Growing a Garden

By Evan Folds

People are fed by the food industry, which pays no attention to health. And are treated by the health industry, which pays no attention to food.” – Wendell Berry

Growing a garden and taking control of your own personal agriculture might be the most important thing you can do for yourself and for the planet.

The way we produce food in the modern world is broken and people are waking up to the shortfalls of our food system and the reality that “food” is being manufactured for profit, not nourishment. Britain, for example, imports — and exports — 15,000 tons of waffles a year, and similarly exchanges 20 tons of bottled water with Australia.

According to USDA data, crops such as broccoli and wheat are showing a 50% decline in key nutritional components in the last 50 years. Food system emissions account for up to 29% of the total greenhouse gas emissions and the average meal travels an estimated 1500 miles to our plates. In fact, the large majority of the supermarket contains food-like substances that should not qualify as food in the first place!

People are becoming increasingly aware that using toxic chemicals to grow food makes no sense because they are learning to ask the right questions about the dangers of genetically modified organisms (GMO’s) and other risky conventional methods of agriculture.

The reality is that eating is an agricultural act; we vote for what we want offered in our food system with every bite that we take. The single most potent tool towards making sense of our food system is for every single eater out there to start a food garden.

It doesn’t matter if it is in the front yard, in your closet or a container on the balcony, growing our own food needs to become the rallying cry of the day. Let’s call it The Food Movement, with the focus to grow healthy people, plants and planet.

Even if it is a single tomato plant on the deck, the principle of growing something that you eat is therapeutic and rewarding. Growing a garden is easy to do, but most don’t get started for fear of “screwing it up.” Am I starting the seeds correctly? How do I know when and what to grow? Should I use conventional or organic fertilizer?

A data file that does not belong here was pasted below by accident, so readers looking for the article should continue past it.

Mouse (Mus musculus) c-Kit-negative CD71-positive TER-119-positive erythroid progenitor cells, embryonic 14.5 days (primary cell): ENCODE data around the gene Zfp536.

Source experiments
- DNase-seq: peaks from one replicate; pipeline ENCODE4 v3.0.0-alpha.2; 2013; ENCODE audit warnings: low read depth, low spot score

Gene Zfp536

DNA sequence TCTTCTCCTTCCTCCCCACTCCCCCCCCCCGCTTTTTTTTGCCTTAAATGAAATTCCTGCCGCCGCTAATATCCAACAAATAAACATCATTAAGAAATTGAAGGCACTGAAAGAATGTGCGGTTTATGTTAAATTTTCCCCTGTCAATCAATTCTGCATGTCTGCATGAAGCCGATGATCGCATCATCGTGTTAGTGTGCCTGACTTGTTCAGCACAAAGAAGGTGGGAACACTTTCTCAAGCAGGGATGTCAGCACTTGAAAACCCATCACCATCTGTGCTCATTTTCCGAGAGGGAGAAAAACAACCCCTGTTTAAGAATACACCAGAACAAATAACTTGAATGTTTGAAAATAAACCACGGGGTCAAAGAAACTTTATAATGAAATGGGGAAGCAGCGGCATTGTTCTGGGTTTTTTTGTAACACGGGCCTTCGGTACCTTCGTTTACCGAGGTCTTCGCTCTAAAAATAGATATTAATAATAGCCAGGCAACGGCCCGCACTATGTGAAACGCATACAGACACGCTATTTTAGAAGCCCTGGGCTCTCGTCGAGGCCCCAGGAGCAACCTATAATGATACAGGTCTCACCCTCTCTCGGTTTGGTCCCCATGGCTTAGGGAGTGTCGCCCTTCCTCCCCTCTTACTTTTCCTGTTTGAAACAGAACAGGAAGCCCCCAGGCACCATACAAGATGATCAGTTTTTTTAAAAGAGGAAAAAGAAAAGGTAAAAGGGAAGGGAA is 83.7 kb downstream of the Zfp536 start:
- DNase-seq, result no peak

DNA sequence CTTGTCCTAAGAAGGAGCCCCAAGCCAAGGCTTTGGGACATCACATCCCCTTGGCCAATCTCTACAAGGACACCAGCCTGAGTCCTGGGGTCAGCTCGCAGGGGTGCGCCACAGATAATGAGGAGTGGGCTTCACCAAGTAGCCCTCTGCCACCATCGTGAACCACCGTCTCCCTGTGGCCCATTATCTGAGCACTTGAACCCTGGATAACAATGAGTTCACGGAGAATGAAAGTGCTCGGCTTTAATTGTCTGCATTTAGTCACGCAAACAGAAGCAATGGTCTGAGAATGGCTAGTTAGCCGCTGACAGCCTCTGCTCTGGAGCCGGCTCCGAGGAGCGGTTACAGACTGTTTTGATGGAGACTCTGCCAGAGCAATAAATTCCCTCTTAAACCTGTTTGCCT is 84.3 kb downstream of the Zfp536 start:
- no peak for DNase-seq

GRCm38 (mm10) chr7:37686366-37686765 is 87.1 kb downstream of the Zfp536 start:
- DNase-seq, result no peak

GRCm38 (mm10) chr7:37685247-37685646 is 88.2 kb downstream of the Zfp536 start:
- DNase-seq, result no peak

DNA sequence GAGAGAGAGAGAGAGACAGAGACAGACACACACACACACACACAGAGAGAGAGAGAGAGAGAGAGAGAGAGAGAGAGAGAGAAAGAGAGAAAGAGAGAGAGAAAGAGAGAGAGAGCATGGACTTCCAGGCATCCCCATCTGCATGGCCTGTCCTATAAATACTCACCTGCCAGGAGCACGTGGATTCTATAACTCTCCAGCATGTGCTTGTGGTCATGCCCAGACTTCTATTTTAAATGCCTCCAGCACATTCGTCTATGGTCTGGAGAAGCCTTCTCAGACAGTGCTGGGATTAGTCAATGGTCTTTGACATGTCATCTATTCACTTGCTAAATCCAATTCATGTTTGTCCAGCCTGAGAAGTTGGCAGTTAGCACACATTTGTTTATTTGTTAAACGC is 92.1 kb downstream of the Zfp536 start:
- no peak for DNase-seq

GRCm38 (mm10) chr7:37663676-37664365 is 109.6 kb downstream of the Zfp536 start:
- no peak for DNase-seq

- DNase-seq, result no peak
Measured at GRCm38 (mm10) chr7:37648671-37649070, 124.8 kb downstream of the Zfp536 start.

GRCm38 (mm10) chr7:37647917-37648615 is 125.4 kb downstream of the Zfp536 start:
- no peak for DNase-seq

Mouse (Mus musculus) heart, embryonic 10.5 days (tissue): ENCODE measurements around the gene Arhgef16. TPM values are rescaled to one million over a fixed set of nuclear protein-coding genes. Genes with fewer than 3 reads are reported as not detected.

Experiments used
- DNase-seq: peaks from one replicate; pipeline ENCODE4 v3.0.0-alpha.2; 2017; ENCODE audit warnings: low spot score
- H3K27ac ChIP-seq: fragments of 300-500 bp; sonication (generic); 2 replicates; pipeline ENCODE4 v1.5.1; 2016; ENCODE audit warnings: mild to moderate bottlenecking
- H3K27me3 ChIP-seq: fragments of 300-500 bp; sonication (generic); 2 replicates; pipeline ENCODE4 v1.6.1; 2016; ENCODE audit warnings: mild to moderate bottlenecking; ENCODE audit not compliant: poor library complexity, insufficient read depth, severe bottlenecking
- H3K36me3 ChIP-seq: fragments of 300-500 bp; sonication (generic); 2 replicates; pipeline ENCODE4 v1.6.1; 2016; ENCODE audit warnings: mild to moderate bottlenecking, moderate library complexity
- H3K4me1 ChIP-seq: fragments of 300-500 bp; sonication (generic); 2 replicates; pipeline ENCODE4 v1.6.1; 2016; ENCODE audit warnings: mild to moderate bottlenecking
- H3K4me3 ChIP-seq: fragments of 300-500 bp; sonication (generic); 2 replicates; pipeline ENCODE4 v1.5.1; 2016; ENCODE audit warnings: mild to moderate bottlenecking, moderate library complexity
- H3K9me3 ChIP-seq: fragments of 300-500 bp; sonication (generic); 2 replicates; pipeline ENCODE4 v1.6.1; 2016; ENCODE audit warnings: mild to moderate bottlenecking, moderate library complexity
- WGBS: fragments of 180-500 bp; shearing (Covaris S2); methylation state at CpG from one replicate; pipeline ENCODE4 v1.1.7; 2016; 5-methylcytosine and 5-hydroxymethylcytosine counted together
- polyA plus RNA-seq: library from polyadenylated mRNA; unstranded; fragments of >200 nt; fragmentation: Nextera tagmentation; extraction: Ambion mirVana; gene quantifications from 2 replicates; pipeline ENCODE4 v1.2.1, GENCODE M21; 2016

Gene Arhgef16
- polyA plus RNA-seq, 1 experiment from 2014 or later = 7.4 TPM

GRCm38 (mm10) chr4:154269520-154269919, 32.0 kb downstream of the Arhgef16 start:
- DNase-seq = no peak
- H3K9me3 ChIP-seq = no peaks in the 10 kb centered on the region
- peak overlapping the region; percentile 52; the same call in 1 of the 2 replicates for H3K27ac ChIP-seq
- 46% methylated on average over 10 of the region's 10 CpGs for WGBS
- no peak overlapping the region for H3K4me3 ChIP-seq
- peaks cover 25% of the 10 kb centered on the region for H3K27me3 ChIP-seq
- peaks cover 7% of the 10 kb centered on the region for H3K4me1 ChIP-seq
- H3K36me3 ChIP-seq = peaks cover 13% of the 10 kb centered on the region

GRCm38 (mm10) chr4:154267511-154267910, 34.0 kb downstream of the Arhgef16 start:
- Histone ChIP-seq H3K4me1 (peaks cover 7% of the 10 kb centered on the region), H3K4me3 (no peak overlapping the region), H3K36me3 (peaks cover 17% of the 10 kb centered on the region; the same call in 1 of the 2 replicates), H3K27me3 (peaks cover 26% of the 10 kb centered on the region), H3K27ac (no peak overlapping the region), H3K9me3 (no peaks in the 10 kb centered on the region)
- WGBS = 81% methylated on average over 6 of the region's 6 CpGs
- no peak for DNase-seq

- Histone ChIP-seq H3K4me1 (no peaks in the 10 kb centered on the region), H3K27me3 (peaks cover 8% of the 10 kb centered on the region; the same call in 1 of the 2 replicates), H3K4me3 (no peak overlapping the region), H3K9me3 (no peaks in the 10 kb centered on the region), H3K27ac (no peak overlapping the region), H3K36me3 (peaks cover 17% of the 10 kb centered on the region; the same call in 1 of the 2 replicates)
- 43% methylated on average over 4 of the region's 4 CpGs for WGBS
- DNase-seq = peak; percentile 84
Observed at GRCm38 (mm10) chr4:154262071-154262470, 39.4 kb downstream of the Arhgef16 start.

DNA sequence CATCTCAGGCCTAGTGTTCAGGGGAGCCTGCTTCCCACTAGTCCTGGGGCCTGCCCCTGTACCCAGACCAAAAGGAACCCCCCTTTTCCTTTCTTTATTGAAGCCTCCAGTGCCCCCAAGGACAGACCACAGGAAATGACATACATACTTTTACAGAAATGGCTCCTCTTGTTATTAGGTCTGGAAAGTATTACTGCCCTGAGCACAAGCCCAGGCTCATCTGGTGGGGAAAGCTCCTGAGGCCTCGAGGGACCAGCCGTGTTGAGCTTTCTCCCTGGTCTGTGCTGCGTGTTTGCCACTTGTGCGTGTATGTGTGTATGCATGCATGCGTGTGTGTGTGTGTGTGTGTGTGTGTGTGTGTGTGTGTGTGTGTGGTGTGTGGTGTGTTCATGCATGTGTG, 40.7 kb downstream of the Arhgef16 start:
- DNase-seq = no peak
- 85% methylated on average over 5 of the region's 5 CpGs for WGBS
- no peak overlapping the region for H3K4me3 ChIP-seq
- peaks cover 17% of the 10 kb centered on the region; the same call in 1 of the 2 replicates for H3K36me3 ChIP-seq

The questions become overwhelming and can never end. The fun irony of this sentiment and the secret to learning to grow an amazing garden is in perspective you hold in your approach and the making of mistakes. Often times it is the “mistakes” that result in the greatest yields!

Remember that plants want to grow. Our job is to nurture the natural systems at hand to get the most out of the garden. A perfect example of this is to consider the living microorganisms that live in your soil that make up what is called the “soil food web”.

Just like in the ocean, the soil is comprised of varying trophic levels of life. The smallest organisms are called bacteria and they perform the role of the plankton of the soil. They are prey for the higher organisms called fungi, protozoa and nematodes. The importance of this soil food web cannot be overstated, imagine you took the plankton out of the ocean?

It is the responsibility of these microbes to recycle organic matter into perfect plant food. Consider that in the forest, the trees don’t eat the leaves that fall, but what the microbes make of them. This is what we call “composting”. It should be happening everywhere, not just in the compost bin.

In keeping with the forest analogy, consider that the forest grows trees without any fertilizer. The reason is that the soil is at least 100 years biologically mature and the soil has never been killed through development or use of toxic artificial biocides and fertilizer.

So our goal should be to grow our soil, not our plants. Seek out a good source of organic compost or use the forest floor to inoculate your own compost. Compost tea is also a potent and effective way to make sure you are working with a broad diversity of beneficial microbes.

In the end, you can’t learn to be a farmer by reading a book. The only true metric for success is the quality and yield of your plants. Seek physical, mineral, biological and energetic balance in the garden and grow the best garden of your life!


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